California’s coastal waters acidification twice as fast as global average

According to a study published in the journal Nature, scientists have found that California’s coastal waters are acidicating twice as fast as the global average. The study, led by the National Oceanic and Atmospheric Administration, linked acidification to a climate cycle called The Pacific Ocean Interannual Oscillation.

The study also found that changes in the El Ni?o and La Ni?a climate cycles also accelerated extreme changes in ocean chemical reactions.

The oceans, which make up 70 percent of the Earth’s surface, have been unsung heroes of climate change, absorbing more than a quarter of human carbon dioxide emissions since the Industrial Revolution. The mixing of carbon dioxide with seawater occurs in a chemical reaction, which increases the acidification.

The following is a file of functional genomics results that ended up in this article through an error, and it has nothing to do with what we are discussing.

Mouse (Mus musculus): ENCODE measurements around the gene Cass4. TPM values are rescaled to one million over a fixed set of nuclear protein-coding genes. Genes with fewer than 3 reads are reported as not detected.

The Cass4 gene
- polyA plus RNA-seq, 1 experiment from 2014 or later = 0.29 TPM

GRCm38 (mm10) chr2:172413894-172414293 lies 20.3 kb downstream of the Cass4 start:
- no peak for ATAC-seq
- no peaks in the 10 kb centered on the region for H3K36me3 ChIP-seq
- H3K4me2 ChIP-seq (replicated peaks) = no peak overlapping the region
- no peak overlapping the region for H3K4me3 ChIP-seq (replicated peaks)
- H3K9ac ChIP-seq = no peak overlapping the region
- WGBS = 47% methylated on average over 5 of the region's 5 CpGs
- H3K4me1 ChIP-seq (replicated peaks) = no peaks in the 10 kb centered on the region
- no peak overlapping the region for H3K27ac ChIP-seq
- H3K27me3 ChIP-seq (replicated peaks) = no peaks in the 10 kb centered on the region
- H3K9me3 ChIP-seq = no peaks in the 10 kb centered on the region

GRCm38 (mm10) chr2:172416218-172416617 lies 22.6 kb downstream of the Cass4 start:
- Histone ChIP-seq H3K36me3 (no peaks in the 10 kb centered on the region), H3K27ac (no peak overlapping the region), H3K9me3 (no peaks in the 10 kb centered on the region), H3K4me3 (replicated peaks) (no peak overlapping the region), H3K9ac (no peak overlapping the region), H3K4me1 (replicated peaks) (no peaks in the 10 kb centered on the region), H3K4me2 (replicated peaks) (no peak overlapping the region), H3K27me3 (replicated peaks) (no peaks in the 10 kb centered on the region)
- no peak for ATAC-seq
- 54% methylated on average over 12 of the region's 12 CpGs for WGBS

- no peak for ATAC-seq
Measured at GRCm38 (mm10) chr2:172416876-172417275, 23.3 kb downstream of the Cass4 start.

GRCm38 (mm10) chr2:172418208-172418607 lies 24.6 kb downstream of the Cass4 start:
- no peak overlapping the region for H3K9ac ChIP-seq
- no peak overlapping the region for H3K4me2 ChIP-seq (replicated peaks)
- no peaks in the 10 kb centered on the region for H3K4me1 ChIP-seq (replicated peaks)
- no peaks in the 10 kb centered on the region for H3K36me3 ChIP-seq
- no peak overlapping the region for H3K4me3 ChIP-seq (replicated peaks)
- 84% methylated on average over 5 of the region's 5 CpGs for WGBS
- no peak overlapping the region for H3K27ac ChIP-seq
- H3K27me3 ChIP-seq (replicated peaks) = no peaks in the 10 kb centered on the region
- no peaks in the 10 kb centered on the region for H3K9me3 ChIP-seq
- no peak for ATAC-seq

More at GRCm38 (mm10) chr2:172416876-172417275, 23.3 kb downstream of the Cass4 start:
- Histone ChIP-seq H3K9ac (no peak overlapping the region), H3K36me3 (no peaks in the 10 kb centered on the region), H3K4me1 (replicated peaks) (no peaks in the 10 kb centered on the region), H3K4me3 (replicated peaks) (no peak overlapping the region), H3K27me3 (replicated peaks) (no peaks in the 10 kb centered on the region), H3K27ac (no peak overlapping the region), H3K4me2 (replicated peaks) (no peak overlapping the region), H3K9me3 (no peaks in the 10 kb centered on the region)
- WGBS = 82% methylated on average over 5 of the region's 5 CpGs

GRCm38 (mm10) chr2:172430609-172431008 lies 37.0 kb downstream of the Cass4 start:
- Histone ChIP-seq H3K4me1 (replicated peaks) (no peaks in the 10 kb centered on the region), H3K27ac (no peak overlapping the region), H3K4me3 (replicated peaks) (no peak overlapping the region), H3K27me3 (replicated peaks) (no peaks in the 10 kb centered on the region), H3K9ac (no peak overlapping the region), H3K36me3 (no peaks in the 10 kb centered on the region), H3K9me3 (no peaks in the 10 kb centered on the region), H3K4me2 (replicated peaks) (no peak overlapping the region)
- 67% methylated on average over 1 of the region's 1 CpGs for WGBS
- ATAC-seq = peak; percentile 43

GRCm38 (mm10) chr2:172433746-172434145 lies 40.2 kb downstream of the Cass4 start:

California's coastal waters acidification twice as fast as global averageCalifornia's coastal waters acidification twice as fast as global average

The study found that pH off the coast of California has fallen by 0.21 over the past 100 years, more than double the global average of 0.1 pH. The climate cycle may exacerbate acidification.                   

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